Joining fraternities and sororities distracts college students from their coursework. A new study suggests students’ grades may suffer and they select easier classes to accommodate Greek activities.
The issue: Some college students consider fraternities and sororities an important part of campus life. Across the United States, hundreds of thousands of young adults are members of Greek-letter organizations, many of which exist primarily as social groups that also do community service and raise money for charity. There is debate, however, about whether these fraternities and sororities actually detract more than they add to students’ college experience and university missions.
Fraternities in particular have long been associated with hazing, excessive drinking, sexual assault and other dangerous behaviors. In March 2017, the University of Connecticut banned the Kappa Sigma fraternity from campus after a woman was killed following a fraternity party.
It’s unclear how joining a fraternity or sorority influences graduation or job-placement rates. There is limited published research on such topics. A 2011 study examined students during their first year of college and found no difference between fraternity and sorority members and students without a Greek affiliation in areas such as critical thinking and cognitive activity. But a new study indicates Greek affiliation may hurt academic performance.
An academic study worth reading: “The Effects of Greek Affiliation on Academic Performance,” published in Economics of Education Review, 2017.
Study summary: Andrew De Donato of Duke University and James Thomas of Yale University look at how college students’ grades are affected by membership in a fraternity or sorority. For the study, De Donato and Thomas focus on Duke, which prohibits students from joining Greek organizations until after the fall semester of their freshman year. This rule allowed the two authors to compare students’ performance before and after becoming members.
For the study, they reviewed student transcripts and examined data collected by the university’s Campus Life and Learning (CLL) Survey of students entering undergraduate programs in 2001 and 2002. The vast majority of the 1,008 students in the sample are white, and more than one-third come from families earning more than $200,000 a year.
- Joining a fraternity is associated with a slightly lower grade-point average during the spring semester of the freshman year. Also, fraternity members “strategically choose leniently graded courses in this semester to mitigate the negative effects of affiliation.”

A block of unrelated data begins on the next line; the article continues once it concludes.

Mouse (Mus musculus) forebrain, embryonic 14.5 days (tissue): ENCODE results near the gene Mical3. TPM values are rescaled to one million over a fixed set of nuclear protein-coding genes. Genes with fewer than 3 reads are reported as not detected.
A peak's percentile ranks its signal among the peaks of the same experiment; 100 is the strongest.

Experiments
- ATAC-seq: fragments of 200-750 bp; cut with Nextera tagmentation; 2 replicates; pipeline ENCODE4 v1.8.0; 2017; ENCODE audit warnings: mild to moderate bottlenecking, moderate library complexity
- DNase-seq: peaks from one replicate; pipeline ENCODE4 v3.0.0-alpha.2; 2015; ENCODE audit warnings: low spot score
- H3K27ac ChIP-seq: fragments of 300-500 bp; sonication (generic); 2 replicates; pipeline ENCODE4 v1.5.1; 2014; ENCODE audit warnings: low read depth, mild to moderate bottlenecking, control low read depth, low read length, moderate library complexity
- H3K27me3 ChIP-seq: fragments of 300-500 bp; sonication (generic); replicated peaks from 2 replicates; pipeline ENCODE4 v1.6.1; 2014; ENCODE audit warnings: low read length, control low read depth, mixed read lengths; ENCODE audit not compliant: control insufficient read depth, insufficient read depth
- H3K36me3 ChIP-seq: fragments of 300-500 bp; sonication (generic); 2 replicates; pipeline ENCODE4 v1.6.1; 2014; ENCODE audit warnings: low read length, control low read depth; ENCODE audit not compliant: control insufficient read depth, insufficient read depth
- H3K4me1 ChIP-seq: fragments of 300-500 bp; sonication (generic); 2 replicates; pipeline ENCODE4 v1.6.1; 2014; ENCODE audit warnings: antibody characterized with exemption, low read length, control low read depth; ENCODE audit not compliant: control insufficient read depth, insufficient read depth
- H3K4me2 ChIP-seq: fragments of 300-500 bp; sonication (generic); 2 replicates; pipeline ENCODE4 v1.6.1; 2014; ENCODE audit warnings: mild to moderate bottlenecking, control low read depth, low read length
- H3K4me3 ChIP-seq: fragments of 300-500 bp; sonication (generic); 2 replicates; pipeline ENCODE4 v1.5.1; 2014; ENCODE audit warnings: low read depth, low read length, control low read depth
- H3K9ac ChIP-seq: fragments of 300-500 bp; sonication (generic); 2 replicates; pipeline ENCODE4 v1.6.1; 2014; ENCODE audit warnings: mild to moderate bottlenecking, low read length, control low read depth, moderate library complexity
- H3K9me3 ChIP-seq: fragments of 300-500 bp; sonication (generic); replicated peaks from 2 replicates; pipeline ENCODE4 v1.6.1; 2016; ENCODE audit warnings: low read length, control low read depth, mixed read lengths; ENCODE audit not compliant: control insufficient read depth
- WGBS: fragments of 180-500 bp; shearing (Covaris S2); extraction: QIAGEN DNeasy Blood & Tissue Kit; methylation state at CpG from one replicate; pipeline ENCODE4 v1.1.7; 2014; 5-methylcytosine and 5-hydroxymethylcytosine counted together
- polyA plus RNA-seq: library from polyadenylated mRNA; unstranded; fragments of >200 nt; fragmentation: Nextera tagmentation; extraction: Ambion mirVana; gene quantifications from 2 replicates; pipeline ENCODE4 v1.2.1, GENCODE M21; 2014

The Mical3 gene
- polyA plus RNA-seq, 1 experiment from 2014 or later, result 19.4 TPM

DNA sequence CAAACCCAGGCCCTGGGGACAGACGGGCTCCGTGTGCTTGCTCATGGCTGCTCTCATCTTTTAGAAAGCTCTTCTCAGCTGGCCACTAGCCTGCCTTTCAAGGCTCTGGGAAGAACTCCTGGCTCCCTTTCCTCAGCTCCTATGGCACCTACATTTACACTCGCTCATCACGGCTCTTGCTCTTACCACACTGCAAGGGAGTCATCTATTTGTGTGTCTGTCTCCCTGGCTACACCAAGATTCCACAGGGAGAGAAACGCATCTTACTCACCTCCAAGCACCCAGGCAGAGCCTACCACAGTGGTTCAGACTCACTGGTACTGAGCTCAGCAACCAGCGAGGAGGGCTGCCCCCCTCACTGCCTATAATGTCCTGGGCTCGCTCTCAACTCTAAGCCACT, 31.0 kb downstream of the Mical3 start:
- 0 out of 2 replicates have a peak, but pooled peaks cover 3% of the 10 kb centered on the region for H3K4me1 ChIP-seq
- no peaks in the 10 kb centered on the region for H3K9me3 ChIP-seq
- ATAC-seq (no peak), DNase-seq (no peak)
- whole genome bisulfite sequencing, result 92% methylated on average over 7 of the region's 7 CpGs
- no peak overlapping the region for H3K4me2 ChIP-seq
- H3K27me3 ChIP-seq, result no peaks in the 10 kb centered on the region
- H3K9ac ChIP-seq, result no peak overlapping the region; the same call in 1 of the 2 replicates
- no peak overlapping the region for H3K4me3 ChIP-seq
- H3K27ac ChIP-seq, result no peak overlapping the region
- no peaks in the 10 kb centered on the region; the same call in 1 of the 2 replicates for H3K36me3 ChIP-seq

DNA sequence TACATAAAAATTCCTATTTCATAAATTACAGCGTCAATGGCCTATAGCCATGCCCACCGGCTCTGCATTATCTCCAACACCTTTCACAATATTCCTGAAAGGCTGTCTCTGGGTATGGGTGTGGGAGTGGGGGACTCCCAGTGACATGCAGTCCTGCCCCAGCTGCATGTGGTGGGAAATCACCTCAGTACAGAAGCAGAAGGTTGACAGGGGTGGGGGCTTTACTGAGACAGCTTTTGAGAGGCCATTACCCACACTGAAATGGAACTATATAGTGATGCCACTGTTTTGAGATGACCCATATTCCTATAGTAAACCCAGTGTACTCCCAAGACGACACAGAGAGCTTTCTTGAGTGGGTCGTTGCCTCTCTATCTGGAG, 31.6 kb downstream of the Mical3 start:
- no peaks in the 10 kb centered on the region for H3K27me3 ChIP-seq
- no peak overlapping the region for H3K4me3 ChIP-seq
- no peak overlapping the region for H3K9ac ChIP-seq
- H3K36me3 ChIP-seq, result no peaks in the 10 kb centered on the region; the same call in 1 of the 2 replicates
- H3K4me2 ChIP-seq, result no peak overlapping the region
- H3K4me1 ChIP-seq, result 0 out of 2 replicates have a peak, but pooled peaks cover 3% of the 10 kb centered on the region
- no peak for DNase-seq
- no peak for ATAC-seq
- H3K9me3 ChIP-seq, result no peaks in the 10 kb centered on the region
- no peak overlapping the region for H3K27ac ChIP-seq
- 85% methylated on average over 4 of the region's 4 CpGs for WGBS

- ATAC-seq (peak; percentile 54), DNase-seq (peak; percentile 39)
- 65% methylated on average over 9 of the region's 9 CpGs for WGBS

- Sorority members appear to be more distracted from their classes during spring semesters after their freshman year, when they are involved in recruiting and educating new members. During these semesters, being a sorority member is associated with a slightly lower grade-point average. Sorority members choose easier courses during these semesters.
- Students of different academic abilities are affected differently. Students with lower SAT scores “experience strong negative effects.”
- The North-American Interfraternity Conference represents 69 national and international men’s fraternities. The National Panhellenic Conference represents 26 national and international sororities. The National Association of Latino Fraternal Organizations is a coalition of 16 fraternities and sororities.
- The Center for Fraternity and Sorority Research (CFSR), previously known as the Center for the Study of the College Fraternity, is an advocate “for the inspiration, funding, vetting, and recognition of assessment and research related to the fraternity and sorority movement.” It is partnered with the Association of Fraternity/Sorority Advisors.
- Journalist’s Resource has collected research on college hazing, and written about research on Asians in higher education, how higher education affects wealth and the impact of a college education on prison sentences.
- A 2016 study published in Trauma, Violence, & Abuse, “Campus Sexual Assault: A Systematic Review of Prevalence Research From 2000 to 2015,” synthesizes research findings about sexual assault on college campuses over 15 years.
- A 2015 study in the Journal of College Student Development, “The Effects of Fraternity and Sorority Membership in the Fourth Year of College: A Detrimental or Value-Added Component of Undergraduate Education?,” found that “fraternity/sorority membership had no direct effect on students’ critical thinking skills, moral reasoning, inclination to inquire and lifelong learning, and psychological well-being in the fourth year of college.”
- A 2015 study in Health Communication, “Do Sororities Promote Members’ Health? A Study of Memorable Messages Regarding Weight and Appearance,” examines the content of communication among sorority members about thinness and weight-related behavior.